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Why monitoring your data protection policy is like herding cats

Ensuring your data protection policy will actually work when needed may require the use of multiple monitoring tools.

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As much as the server hypervisor and software-defined data center evangelists would like to argue that high-availability (HA) clustering with failover has replaced traditional data protection and business continuity (BC) techniques, the truth is quite a bit more complex. HA has always been part of a spectrum of techniques available for building data protection policy and application recovery strategies, but not every application requires the "always on" method of recovery or merits the high costs associated with HA.

Done properly, data protection requires the assignment of the right set of protection services to the right data. The "right" service in this context is defined as the most appropriate, given the criticality of the application or business process being protected and its associated recovery time requirements. The "right" data refers to data that fits in a particular class. Data has no value except for what it inherits -- like so much DNA -- from the business process it serves, and since not all business processes are equally critical to an organization, it stands to reason that data is not all of the same class. So, planners probably don't need to spend the money or effort delivering HA services to non-critical workloads that don't need to be restored for days -- or even weeks -- following an interruption event.

The bottom line is that there's no "one size fits most" data protection strategy. For most shops, a data protection strategy should combine different technologies to deliver various recovery times deemed appropriate to a given workload. Often, a data protection policy evolves over time, with different tools and utility software being brought to bear to provide layer over layer of data protection, usually in response to perceived levels of threat.

Beyond replication

With some data, organizations go to great pains to protect and validate data at the time it's first created, as a hedge against errors in interfaces and protocols that might corrupt bits or to protect against faulty media. Above the level of media I/O, other techniques may be applied to replicate data as a way to circumvent application errors (continuous data protection), equipment failures (mirroring) or facility issues (backups with offsite storage or synchronous replication across metropolitan area networks). And with 100-year disasters (severe weather events, floods and so on) now seemingly occurring every year, remote asynchronous replication to a backup facility at least 80 kilometers distant is considered the gold standard for protection against big geography events.

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Truth be told, a mix of data protection processes is probably being used for most workloads today. Some processes are initiated and controlled by the app software itself, the database undergirding the app, or by the operating system or hypervisor software if you're running a virtual server. Add in third-party utility software (e.g., backup software from ARCserve [formerly from CA Technologies], IBM Tivoli, Symantec and so on) that's been purchased to perform backups or take snapshots, or data protection services provided at a data management layer (e.g., CommVault or Tarmin) or at a storage virtualization layer (e.g., DataCore), and managing a multi-layer "defense in-depth" strategy can quickly become complicated.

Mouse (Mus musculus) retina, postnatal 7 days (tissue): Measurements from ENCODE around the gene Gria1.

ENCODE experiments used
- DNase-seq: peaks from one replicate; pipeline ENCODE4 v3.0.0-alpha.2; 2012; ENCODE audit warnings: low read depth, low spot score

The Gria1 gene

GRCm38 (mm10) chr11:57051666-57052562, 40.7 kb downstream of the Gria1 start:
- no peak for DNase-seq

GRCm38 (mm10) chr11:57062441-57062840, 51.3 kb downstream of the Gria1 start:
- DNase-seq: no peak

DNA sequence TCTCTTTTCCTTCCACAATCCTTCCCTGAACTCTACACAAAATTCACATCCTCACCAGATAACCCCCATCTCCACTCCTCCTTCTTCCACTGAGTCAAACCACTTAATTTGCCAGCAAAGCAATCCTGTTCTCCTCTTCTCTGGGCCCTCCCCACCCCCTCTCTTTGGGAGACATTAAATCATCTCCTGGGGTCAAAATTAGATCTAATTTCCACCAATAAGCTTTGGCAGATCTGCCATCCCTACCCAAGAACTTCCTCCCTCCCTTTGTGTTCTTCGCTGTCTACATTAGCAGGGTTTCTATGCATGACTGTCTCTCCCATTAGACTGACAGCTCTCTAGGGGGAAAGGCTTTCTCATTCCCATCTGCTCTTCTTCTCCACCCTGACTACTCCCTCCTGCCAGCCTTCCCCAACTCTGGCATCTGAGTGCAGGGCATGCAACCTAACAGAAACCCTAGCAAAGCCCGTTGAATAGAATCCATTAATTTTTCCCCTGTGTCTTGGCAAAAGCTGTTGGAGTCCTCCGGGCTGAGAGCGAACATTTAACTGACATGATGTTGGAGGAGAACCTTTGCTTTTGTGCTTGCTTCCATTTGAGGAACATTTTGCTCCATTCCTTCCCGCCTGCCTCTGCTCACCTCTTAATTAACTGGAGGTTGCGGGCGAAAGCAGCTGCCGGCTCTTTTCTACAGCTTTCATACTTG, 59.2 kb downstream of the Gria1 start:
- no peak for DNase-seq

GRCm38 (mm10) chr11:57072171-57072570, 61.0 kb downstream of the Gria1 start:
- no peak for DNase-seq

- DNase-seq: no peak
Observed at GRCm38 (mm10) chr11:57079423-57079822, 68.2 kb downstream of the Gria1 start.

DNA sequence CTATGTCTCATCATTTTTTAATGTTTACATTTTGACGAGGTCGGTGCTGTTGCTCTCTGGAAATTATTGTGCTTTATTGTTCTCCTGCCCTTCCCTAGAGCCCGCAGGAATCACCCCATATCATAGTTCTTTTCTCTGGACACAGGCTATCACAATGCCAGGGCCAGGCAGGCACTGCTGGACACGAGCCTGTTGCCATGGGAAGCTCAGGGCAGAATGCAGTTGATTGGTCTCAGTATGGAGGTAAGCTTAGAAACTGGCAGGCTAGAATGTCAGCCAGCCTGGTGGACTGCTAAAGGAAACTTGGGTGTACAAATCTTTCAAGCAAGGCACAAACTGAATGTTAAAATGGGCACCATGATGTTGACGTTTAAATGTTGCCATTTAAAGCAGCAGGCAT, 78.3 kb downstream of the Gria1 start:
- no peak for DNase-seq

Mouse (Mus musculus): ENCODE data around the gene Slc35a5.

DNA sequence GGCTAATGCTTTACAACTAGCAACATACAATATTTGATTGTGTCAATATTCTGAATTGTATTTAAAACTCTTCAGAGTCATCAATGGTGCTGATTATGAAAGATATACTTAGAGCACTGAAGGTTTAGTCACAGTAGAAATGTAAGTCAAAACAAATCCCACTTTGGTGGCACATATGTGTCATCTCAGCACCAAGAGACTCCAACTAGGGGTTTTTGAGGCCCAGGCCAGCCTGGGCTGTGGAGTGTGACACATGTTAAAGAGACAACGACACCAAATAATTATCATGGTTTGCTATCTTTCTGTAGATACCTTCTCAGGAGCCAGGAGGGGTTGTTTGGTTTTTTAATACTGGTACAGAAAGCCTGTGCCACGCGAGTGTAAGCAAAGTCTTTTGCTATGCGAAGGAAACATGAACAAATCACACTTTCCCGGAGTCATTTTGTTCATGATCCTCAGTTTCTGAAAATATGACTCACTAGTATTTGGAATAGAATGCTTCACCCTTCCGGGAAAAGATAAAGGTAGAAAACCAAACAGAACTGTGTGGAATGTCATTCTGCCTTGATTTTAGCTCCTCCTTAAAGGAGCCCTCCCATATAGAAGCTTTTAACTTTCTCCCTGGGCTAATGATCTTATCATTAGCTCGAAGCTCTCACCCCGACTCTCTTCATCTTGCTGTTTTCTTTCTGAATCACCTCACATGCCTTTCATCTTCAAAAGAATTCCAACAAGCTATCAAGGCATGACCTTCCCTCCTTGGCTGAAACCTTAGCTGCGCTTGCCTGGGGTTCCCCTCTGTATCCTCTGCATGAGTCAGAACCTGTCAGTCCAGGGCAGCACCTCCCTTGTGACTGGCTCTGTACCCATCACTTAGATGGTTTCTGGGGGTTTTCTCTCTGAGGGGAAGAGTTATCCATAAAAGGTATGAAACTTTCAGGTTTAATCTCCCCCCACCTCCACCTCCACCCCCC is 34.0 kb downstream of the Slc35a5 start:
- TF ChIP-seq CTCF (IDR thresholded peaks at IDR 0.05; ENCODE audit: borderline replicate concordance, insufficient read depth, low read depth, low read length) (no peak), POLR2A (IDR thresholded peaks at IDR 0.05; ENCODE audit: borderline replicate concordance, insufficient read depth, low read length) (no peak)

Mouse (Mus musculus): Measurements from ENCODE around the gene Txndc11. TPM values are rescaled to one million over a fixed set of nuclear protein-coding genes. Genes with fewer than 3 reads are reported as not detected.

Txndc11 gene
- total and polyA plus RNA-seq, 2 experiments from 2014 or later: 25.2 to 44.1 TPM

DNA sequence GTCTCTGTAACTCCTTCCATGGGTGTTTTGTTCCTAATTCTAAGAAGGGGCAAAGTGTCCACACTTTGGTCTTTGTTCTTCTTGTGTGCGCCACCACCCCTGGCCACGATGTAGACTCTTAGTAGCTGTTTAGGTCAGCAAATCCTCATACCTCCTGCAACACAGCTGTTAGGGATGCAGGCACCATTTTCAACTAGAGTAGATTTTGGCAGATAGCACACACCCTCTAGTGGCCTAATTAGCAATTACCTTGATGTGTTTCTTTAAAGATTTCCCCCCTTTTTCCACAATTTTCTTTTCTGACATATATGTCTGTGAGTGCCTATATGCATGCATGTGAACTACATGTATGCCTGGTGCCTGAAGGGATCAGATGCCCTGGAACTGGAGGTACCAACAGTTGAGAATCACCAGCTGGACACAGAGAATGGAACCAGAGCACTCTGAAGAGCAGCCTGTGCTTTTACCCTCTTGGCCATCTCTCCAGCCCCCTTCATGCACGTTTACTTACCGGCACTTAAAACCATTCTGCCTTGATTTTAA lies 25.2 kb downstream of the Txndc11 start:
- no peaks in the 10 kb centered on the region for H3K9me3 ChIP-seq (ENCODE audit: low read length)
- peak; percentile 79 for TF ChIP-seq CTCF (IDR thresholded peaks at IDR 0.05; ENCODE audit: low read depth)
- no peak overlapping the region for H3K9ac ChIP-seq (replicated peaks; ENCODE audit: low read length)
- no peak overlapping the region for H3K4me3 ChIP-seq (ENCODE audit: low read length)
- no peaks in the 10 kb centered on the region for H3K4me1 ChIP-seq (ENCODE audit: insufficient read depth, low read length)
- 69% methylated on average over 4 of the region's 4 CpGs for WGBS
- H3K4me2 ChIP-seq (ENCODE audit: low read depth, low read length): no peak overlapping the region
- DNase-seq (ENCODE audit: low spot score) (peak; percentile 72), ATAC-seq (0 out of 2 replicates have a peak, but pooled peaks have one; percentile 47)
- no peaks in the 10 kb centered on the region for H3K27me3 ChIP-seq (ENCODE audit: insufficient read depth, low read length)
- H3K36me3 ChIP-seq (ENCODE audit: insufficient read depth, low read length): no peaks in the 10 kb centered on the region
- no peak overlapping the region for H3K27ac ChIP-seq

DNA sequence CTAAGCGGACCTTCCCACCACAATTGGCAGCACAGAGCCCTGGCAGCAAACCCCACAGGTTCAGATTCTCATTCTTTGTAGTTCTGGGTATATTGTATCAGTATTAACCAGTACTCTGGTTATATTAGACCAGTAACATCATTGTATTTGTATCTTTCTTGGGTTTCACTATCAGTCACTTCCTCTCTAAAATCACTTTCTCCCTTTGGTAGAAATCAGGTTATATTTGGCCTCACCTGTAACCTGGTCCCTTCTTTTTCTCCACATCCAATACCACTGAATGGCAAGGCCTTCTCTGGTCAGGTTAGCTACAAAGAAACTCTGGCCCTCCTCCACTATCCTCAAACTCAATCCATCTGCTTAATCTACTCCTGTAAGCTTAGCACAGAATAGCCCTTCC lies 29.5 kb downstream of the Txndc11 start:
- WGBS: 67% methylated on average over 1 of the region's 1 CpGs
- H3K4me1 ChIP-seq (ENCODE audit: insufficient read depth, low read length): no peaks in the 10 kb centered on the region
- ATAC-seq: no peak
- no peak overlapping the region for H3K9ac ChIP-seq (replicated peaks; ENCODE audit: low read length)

And that's not all. If you add in hardware-based data protection services -- including on-array mirroring, replication and snapshots performed using value-added software "joined at the hip" to proprietary array controllers -- the data protection service mix mutates into something approximating a herd of cats that is increasingly difficult to monitor and manage.

Cutting through the complexity

Therein lies the appeal of the myth of a single "HA strategy for everything" strategy, enabled by server virtualization. While it would be nice to simplify data protection with clustered failover, the facts on the ground don't support that approach.

For one thing, even if the most optimistic projections of hypervisor deployment hold true, 2016 will still see approximately 21% of mission-critical x86 workloads (revenue producing high-performance transaction-processing apps) running on 75% of server hardware without a hypervisor. So, separate strategies will be required for virtualized and non-virtualized servers.

Within the virtualized x86 workloads, some virtual machines (VMs) and their data "disks" (VMDK and VHD files) are simply less important than others. As with pre-virtualized environments, there are many virtual apps, but not all are mission-critical. And like traditional environments, some apps/VMs are used a lot and others not so much, a fact that impacts the frequency with which data needs to be backed up or copied.

If anything, server virtualization has added to the complexity of data protection. Consider that the leading hypervisor software vendor now encourages its users to break up their SANs and deploy direct-attached storage (DAS) behind each virtual host system instead. Once this is done, the vendor recommends the use of on-array mirroring services to replicate data from one "server-side" DAS array to any other connected to a server that might possibly host a given guest machine in the future. The resulting proliferation of replication processes and related traffic can strain local-area networks and exacerbate an already knotty problem with mirroring: Most mirrors go unchecked owing to the dicey process involved in checking mirror consistency. (Checking a mirror typically requires you to quiesce the application, flush the cache to disk one, replicate to disk two, shut down replication, compare the contents of disk one and two for consistency, cross your fingers, restart the mirror, restart the app and pray that everything synchronizes. And then you need to repeat the process for each mirror.)